Pilot Geoff Hucker has high hopes for Ethiopian orphans

4 mins read
By Steve Creedy
Aviation Editor, Sydney
IT was on a 2002 trip to Ethiopia that pilot Geoff Hucker first saw the devastation of AIDS visited on the children of that country.

089524-cb9ac6f6-6545-11e4-ab80-3955cf9e798bIt was not his reason for taking the trip to Addis Ababa during a break from his job as an Emirates Airbus A330/340 captain, but it was to change his life.
“I was always interested historically in Ethiopia and went there just out of interest on a day off,” Mr Hucker said.
“In those days, Emirates didn’t fly there, so I went with Ethiopian Airlines in a 737, which was an ­experience in itself. I loved the country, but I saw a lot of children on the street and, being a father, it really touched me.
“Through a series of events, I ended up working for an orphanage and saw kids basically pass away from AIDS.
Retro antiviral drugs were available, but they couldn’t afford the $20 a month. “I thought, ‘Wow, here I am living in Dubai and flying around the world and just down the road, a four-hour flight, this is going on’. ’’
Now working for Tigerair Australia and based in Victoria, Mr Hucker is chief executive of Beyond the Orphanage, a charity he founded to help some of the nation’s 4.5 million orphans, 800,000 of whom have lost both parents to AIDS.
Initially, his focus was on the orphanage, but that work highlighted the challenges of institutionalising children and he believed there must be a better way of doing things. “I set about looking for experts throughout the world to help develop a model, because as a pilot my skills are quite specialised,’’ he said.
“And from that we developed the Beyond the Orphanage model … where each child basic­ally grows up in a family home, not an institution.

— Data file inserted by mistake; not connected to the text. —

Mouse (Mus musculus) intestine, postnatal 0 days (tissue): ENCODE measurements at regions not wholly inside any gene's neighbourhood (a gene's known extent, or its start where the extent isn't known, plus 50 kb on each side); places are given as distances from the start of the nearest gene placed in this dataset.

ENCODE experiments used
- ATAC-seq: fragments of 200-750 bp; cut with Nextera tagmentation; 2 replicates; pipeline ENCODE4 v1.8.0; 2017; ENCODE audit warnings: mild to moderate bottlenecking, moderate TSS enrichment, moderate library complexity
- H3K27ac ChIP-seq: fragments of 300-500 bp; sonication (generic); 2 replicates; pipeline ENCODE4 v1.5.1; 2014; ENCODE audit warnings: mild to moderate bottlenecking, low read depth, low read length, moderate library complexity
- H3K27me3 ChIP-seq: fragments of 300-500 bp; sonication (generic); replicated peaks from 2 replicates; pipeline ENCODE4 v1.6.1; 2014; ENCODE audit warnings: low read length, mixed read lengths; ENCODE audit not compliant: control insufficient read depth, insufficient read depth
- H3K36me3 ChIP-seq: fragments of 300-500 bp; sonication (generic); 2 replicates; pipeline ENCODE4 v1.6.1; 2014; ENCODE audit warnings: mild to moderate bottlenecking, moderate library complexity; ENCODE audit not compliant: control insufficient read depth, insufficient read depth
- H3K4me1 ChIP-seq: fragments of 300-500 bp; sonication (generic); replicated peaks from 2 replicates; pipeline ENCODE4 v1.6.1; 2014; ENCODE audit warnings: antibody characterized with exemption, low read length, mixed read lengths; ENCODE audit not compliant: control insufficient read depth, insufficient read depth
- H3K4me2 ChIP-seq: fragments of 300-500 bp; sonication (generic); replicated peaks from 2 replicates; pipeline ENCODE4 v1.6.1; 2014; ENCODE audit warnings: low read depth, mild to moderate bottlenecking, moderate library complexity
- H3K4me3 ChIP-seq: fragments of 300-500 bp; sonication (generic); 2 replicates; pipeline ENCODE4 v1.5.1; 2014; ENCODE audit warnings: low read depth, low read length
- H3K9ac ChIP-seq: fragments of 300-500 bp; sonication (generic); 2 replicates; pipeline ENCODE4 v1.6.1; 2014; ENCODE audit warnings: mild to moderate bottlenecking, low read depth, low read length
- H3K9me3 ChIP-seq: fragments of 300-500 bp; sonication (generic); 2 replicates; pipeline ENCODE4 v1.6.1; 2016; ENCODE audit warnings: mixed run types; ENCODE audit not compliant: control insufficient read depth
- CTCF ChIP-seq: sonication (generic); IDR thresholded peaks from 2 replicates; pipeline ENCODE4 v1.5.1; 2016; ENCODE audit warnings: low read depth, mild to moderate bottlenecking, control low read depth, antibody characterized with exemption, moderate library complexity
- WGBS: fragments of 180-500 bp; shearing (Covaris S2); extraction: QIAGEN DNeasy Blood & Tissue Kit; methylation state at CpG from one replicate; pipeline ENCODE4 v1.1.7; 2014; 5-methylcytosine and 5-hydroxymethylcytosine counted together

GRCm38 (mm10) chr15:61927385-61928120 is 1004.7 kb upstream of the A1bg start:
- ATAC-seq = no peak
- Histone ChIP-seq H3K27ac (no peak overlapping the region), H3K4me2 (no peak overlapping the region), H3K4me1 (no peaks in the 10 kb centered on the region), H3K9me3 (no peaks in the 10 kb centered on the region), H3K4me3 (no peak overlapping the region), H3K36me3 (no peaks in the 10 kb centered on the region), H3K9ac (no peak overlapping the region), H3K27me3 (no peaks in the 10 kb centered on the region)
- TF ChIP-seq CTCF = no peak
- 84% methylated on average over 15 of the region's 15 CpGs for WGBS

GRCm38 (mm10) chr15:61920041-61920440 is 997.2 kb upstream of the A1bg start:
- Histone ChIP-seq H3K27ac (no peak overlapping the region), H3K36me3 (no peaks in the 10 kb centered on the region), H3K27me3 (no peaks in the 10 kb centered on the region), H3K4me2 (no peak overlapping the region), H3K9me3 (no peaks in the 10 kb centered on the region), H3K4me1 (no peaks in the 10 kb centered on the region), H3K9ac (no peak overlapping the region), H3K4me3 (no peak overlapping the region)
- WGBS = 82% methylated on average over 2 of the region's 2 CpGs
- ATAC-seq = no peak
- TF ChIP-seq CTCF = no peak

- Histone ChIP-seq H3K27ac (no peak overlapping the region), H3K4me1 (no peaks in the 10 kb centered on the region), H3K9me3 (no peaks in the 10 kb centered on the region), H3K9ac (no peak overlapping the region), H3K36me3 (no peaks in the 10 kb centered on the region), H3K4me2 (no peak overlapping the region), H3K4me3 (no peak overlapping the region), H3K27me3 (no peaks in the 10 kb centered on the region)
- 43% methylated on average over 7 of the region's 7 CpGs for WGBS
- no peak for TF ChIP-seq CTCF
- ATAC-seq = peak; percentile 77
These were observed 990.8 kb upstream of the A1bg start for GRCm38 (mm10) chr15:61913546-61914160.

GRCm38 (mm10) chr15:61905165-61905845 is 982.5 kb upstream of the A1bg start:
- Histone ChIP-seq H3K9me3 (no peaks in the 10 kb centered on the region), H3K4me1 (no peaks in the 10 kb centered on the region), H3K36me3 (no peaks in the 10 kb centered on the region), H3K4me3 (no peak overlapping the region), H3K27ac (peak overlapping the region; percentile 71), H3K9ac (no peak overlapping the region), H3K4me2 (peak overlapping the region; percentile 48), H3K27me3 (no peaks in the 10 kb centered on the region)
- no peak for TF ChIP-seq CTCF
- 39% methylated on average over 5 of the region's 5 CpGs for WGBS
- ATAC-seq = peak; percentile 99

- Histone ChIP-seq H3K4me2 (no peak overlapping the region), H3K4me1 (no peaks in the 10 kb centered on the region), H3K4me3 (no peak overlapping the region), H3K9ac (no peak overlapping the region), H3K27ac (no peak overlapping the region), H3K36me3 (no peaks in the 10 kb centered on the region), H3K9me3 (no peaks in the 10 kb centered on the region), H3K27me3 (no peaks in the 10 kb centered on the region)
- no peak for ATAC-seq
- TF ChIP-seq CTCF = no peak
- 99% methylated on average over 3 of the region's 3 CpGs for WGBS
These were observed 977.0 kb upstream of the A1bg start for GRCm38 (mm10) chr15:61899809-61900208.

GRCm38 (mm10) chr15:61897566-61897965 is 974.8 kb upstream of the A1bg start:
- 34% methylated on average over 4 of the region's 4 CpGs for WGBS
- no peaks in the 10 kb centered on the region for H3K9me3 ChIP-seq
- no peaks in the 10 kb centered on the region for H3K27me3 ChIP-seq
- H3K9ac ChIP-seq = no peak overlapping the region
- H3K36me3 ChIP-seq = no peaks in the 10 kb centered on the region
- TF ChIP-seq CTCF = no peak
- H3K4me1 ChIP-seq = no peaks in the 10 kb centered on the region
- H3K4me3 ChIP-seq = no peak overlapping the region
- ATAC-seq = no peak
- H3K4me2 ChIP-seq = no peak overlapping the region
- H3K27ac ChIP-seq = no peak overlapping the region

“The organisation will look after that child in conjunction with the family, the community and the government.’’
The charity, registered in 2007, finances the children’s keep, healthcare and education to degree or diploma standard.
Many have gone on to good jobs or started businesses.
Mr Hucker is now offering aviation industry members a chance to support the charity and grab some time in a simulator.
The RAAF has donated an hour in a Hawk lead-in fighter simulator under the guidance of air force officers while Ansett Aviation Training is offering two hours in an A320 simulator ­guided by Mr Hucker.
Flights from capital city airports to Melbourne or Sydney are included, with the prizes to be drawn on December 20 (details at www.beyondthe­orphanage.org).
Mr Hucker returns to Ethiopia four times a year and has seen ­encouraging signs in the country, with rising infrastructure investment, mainly from China, and ­antiviral drugs now available free.
“There is still huge poverty, huge challenges with the children,’’ he said. “The development is a double-edged sword, because with it comes with some challenges, but there’s definitely an improving trend.’’
http://www.theaustralian.com.au/

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